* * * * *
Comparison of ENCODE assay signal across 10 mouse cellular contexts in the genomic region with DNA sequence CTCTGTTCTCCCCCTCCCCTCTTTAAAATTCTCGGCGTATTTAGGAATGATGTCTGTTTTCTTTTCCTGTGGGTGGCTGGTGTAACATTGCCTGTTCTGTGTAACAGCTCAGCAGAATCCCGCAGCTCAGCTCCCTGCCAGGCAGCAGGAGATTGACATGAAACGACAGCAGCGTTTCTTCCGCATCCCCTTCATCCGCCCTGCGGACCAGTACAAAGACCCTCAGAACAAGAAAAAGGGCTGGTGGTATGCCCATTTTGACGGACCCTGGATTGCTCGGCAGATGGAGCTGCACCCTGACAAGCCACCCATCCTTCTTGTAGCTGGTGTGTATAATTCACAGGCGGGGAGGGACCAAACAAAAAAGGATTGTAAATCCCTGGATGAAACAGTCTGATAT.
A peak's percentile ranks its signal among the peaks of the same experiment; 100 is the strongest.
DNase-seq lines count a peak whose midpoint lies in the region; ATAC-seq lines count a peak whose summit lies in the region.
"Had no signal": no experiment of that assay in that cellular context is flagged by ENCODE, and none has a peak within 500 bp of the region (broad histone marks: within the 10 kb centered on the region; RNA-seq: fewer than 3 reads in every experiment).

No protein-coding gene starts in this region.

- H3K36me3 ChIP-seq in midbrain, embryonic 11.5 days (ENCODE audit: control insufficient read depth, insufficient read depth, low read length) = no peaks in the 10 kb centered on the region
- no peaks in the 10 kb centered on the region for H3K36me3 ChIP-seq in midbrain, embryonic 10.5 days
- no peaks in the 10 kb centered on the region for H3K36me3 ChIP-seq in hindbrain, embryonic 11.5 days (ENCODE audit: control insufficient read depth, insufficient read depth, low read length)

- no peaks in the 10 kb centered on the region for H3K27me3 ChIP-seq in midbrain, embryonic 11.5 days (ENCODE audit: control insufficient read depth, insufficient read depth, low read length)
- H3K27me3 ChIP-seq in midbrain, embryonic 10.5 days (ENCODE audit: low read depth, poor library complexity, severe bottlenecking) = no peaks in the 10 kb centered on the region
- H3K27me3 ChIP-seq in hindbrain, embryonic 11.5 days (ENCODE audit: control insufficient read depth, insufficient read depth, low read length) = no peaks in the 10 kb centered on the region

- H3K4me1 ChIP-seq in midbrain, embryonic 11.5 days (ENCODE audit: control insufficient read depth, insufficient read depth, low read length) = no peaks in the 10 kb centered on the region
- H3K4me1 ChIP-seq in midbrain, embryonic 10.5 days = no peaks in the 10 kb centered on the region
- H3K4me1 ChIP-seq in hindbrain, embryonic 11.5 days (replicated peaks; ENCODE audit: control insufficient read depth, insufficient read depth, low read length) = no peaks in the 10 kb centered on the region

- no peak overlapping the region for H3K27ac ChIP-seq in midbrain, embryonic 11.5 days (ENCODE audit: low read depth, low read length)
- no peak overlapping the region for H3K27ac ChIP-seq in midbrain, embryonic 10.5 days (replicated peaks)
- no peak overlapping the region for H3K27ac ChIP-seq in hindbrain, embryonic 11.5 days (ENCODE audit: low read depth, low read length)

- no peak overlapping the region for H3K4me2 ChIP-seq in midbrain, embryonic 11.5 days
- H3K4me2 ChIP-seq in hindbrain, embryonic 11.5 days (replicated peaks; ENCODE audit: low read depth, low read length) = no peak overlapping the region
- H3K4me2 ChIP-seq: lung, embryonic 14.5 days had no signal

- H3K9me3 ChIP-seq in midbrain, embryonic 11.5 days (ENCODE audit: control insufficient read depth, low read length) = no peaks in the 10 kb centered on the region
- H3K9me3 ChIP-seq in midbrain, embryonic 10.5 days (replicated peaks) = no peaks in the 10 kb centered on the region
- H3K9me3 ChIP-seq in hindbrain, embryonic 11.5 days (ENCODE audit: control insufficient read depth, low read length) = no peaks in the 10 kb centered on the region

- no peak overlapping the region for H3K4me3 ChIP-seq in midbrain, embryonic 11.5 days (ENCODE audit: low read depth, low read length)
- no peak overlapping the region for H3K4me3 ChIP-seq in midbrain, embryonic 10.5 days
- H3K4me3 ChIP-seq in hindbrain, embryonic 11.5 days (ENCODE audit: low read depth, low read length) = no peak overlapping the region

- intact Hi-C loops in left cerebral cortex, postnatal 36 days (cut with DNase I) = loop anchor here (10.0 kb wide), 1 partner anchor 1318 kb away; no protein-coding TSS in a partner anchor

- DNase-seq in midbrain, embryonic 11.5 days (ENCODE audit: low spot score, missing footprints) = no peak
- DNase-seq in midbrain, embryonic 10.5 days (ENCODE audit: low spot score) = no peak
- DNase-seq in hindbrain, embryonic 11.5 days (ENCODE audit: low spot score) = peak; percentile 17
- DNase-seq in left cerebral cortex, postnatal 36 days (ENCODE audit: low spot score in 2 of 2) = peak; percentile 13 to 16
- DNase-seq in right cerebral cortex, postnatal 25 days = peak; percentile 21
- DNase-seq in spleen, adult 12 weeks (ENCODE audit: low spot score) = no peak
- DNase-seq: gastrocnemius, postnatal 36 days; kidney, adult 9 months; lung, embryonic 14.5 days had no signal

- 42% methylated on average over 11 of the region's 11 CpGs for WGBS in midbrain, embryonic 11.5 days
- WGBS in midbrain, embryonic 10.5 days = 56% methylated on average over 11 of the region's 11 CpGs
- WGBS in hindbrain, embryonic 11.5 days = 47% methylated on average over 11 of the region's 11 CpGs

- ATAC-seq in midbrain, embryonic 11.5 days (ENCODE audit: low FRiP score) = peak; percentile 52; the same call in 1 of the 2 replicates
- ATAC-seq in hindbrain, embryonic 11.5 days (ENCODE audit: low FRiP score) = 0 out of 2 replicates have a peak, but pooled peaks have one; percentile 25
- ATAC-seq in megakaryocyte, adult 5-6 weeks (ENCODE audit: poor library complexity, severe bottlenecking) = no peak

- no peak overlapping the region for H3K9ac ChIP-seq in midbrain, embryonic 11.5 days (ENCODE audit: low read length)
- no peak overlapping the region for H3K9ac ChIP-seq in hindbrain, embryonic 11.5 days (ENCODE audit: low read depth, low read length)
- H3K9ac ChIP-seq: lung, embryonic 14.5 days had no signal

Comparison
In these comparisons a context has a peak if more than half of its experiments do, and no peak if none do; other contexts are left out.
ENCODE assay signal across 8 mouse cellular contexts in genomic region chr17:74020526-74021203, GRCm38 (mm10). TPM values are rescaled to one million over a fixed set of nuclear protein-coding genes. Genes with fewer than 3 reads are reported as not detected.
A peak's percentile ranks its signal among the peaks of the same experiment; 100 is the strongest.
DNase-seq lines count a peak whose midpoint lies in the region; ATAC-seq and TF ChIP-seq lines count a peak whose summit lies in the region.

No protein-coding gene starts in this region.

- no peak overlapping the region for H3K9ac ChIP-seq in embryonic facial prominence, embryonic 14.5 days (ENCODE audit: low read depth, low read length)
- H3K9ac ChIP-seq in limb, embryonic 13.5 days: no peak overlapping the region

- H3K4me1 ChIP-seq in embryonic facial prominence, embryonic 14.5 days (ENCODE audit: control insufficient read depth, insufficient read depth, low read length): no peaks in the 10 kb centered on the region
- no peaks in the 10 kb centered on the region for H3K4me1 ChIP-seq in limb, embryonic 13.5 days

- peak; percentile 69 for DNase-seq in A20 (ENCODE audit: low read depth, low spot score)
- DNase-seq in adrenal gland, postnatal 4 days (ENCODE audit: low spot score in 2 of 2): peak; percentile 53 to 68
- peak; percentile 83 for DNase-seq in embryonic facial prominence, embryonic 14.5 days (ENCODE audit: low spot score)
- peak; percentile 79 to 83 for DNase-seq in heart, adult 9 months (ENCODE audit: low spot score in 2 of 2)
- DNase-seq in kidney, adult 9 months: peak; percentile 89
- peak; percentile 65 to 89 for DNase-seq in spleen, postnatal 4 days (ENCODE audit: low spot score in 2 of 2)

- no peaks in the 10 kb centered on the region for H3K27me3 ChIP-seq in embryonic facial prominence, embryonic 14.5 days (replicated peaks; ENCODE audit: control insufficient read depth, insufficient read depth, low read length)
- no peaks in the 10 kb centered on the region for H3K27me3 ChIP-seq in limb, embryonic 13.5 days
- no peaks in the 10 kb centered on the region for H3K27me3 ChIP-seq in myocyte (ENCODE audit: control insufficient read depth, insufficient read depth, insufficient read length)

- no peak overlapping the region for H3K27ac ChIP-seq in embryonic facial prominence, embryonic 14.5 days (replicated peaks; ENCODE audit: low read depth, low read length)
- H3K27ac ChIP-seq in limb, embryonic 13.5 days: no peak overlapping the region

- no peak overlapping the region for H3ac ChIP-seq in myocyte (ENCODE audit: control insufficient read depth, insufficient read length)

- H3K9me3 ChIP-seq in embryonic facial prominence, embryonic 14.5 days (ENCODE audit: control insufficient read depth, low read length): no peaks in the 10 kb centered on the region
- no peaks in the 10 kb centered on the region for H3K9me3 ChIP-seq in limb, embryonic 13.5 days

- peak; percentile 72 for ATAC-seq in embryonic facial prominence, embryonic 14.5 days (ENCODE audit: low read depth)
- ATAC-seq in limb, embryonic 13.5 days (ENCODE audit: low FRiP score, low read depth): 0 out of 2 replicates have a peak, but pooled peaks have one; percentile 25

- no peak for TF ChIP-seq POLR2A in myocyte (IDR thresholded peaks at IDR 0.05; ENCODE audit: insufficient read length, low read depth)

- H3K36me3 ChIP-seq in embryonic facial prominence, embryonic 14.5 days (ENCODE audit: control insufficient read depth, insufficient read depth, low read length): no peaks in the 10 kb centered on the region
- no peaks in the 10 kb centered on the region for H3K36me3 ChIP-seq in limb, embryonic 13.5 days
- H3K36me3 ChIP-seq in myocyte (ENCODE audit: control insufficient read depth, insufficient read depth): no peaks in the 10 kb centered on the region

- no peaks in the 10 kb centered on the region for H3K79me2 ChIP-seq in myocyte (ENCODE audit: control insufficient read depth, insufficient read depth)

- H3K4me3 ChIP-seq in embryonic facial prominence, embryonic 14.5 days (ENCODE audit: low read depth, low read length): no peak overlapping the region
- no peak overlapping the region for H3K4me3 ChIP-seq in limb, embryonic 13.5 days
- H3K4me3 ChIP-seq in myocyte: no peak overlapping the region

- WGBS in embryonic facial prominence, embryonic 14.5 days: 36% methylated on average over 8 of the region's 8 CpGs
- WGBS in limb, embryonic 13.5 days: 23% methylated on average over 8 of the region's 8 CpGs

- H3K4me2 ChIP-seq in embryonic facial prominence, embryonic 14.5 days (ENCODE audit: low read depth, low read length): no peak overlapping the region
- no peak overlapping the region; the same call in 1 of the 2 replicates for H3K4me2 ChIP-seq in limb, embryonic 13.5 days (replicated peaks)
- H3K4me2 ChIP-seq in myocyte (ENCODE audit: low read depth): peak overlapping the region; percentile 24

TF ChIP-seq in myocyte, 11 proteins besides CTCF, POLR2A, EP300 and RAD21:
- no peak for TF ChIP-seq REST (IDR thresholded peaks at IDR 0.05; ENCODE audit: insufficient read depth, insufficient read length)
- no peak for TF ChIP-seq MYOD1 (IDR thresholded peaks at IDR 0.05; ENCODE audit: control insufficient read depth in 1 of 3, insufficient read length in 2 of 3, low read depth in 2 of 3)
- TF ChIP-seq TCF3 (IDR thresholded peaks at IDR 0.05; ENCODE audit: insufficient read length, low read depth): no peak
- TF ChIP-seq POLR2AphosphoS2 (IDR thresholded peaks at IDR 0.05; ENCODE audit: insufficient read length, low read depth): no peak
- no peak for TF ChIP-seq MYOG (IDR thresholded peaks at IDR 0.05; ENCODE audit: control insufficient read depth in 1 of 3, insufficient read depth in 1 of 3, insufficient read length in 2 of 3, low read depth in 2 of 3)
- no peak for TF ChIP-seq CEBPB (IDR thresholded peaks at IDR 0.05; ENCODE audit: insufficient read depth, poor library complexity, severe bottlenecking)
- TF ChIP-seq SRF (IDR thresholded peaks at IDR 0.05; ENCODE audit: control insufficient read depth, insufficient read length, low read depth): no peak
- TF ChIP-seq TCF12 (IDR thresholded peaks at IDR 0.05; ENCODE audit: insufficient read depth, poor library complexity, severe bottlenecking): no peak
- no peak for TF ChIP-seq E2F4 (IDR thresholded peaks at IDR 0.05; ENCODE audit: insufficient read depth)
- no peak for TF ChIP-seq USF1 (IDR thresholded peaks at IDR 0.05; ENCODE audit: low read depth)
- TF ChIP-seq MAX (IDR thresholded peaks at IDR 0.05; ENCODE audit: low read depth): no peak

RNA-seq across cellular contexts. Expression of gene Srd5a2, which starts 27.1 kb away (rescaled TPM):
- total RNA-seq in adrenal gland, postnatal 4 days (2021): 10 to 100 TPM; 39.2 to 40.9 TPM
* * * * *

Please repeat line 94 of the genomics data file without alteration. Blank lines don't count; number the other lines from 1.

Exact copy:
- TF ChIP-seq MAX (IDR thresholded peaks at IDR 0.05; ENCODE audit: low read depth): no peak